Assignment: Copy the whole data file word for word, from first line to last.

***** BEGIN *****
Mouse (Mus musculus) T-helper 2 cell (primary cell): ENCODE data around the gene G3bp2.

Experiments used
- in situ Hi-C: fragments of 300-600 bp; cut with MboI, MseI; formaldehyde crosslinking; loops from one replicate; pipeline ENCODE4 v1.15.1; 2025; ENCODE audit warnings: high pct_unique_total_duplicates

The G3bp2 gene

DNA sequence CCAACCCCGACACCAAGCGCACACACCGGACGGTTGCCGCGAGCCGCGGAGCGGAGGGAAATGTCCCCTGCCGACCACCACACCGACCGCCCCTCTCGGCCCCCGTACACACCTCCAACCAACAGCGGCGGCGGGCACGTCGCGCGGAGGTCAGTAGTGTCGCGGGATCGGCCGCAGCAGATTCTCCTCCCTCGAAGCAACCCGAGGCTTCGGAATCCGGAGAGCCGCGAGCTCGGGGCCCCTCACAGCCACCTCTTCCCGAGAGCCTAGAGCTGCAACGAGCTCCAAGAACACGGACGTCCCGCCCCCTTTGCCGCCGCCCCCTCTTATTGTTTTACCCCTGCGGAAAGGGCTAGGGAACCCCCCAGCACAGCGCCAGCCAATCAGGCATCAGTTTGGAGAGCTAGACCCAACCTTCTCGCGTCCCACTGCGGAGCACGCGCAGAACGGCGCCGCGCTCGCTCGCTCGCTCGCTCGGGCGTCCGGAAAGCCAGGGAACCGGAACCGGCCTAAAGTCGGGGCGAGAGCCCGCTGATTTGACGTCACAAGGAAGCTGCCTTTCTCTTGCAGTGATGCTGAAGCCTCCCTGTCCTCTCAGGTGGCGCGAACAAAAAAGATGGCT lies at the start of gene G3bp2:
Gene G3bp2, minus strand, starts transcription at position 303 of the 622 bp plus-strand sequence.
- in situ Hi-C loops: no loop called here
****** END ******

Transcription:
Mouse (Mus musculus) T-helper 2 cell (primary cell): ENCODE data around the gene G3bp2.

Experiments used
- in situ Hi-C: fragments of 300-600 bp; cut with MboI, MseI; formaldehyde crosslinking; loops from one replicate; pipeline ENCODE4 v1.15.1; 2025; ENCODE audit warnings: high pct_unique_total_duplicates

The G3bp2 gene

DNA sequence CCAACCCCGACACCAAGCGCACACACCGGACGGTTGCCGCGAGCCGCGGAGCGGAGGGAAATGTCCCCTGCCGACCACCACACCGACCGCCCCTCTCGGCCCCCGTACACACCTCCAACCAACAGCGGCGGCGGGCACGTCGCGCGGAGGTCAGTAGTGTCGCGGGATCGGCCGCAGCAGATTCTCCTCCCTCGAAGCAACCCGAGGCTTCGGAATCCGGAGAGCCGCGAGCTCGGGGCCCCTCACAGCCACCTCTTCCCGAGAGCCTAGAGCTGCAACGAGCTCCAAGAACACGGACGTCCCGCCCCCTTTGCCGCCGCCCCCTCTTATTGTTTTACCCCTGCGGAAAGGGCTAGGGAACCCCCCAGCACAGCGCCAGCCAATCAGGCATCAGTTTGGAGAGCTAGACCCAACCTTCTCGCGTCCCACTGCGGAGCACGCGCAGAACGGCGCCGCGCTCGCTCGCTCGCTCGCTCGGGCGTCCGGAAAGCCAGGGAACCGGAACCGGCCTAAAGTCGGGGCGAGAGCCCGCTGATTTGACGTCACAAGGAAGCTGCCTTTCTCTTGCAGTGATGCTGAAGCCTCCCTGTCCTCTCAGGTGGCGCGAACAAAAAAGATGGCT lies at the start of gene G3bp2:
Gene G3bp2, minus strand, starts transcription at position 303 of the 622 bp plus-strand sequence.
- in situ Hi-C loops: no loop called here